Embracing its destiny, a support act takes centre stage.
The call came, as High Moon studio head Peter Della Penna recalls, when Destiny was six months old. By which time, he and his team were already well and truly hooked on Bungie’s MMO shooter. As a brand-new proposition for both developer and publisher, it had already become apparent that this multi-year project was going to struggle to sustain its player base for its planned duration. And so Activision phoned Della Penna and asked if High Moon fancied making the switch from Call Of Duty to Destiny. Before he knew it, he and his senior staff were on a plane to Washington state. “There were some positive expletives involved,” the studio’s VP Matt Tieger says. “We loved the game and as gamers we’d always been fans of Bungie’s work – so the opportunity to work with them was really exciting for us.” Three and a half years later, the studio now finds itself entrusted with the expansion that not only begins Destiny 2’s all-important second year, but is also responsible for killing off one of the game’s most popular characters.
It feels like a pivotal moment in the life of a studio that, before that phone call, had taken a fall before coming back swinging. In 2014, High Moon partnered with Sledgehammer on another Activision behemoth, developing the PS3 and Xbox 360 versions of Call Of Duty: Advanced Warfare – incidentally, the last editions of the series to support older hardware. This established their reliability as a support team after having previously worked alone on a succession of licences, including Robert Ludlum’s The Bourne Conspiracy, three Transformers games and Deadpool. If the Transformers trilogy was a success, the latter – released before Marvel’s recent revival of the character – was not, and 40 employees lost their jobs after development finished.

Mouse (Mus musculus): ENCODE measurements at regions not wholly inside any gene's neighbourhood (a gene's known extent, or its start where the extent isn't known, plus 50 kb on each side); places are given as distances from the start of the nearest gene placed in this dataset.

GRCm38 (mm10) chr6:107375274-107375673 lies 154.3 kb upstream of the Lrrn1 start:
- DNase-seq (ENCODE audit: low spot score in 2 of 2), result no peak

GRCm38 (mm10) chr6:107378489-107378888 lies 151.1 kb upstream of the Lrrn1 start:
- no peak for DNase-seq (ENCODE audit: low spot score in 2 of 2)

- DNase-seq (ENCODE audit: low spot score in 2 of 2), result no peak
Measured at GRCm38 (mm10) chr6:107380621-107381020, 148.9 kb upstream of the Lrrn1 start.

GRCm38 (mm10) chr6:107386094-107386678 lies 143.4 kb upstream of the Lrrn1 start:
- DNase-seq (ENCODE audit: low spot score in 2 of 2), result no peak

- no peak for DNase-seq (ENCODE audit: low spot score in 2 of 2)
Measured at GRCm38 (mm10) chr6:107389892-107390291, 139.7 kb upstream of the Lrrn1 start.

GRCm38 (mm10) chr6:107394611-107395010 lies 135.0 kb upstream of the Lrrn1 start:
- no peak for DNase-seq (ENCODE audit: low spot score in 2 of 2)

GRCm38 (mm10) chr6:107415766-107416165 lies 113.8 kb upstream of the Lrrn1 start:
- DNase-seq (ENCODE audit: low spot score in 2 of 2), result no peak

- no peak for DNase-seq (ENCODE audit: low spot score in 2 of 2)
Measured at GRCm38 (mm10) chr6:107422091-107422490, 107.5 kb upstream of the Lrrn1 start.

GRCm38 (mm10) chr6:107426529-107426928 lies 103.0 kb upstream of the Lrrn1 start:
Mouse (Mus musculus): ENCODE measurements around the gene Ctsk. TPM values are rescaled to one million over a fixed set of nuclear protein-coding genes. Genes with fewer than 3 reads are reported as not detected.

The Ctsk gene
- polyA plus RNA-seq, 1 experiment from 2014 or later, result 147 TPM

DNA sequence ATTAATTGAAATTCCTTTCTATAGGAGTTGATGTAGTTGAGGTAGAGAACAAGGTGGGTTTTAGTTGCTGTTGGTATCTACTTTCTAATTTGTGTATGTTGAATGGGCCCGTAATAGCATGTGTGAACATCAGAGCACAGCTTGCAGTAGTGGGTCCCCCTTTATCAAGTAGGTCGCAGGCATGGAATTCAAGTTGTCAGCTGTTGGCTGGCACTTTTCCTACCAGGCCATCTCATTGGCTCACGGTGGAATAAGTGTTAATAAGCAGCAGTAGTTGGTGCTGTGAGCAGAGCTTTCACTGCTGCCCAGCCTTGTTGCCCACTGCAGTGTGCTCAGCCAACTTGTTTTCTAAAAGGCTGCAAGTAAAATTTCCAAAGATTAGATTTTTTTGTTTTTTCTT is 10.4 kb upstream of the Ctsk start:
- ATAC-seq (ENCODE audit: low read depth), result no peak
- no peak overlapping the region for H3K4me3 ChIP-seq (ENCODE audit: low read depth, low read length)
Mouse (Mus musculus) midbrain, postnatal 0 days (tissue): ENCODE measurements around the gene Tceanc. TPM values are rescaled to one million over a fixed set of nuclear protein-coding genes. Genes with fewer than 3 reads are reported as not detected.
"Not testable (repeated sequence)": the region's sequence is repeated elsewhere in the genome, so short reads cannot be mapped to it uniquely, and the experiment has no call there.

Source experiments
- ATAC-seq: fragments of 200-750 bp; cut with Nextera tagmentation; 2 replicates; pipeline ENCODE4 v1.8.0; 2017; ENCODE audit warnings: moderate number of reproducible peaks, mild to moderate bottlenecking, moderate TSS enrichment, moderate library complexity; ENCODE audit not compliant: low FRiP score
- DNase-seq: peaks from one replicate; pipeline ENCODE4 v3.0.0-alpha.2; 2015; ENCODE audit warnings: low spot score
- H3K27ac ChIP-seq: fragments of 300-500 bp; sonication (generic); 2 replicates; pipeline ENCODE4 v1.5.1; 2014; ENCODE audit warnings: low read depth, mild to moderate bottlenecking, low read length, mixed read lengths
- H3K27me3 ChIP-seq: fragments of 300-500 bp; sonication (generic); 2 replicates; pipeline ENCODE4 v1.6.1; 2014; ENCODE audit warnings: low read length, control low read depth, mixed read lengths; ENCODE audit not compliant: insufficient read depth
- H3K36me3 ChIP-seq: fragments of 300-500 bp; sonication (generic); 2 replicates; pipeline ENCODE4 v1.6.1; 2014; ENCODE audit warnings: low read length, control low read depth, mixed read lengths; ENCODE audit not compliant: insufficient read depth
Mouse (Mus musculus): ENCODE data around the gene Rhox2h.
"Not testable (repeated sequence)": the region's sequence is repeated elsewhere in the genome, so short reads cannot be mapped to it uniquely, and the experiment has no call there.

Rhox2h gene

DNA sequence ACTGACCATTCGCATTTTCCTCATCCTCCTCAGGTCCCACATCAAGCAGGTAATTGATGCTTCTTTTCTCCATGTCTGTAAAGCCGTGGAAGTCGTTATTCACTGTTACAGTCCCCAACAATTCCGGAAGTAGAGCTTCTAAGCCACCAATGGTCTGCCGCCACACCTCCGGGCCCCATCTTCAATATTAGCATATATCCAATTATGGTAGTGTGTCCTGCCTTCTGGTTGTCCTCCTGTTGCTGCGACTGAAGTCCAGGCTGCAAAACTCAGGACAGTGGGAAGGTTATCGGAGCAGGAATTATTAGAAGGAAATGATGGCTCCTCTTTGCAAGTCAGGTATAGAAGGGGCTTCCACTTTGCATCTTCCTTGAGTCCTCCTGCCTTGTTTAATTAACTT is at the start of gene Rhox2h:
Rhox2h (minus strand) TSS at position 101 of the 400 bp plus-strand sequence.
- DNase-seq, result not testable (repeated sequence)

High Moon may have downsized somewhat, then, but it still ended up working on one of the biggest games around. And that experience gave Della Penna confidence that it was the right choice to partner with Bungie, having proven its chops within such a high-pressure environment. Besides, much as it had enjoyed working on Call Of Duty, the studio’s previous experience with fantasy and sci-fi meant that Destiny was more in its wheelhouse. “It was definitely closer to our design sensibilities than some of the realistic military stuff that we became proficient in,” Della Penna says.
With any new partnership you’ve got to earn your stripes, Tieger suggests, and so High Moon initially cut its teeth in the Destiny universe by helping develop the game’s co-operative Strikes. Evidently, Activision and Bungie were pleased with the job it was doing: after a short period of acclimatisation, the studio has gained another 50 staffers, bringing it up to 125 fulltime employees. As such, it’s well-positioned to contribute more to Destiny 2 as the game continues to evolve.
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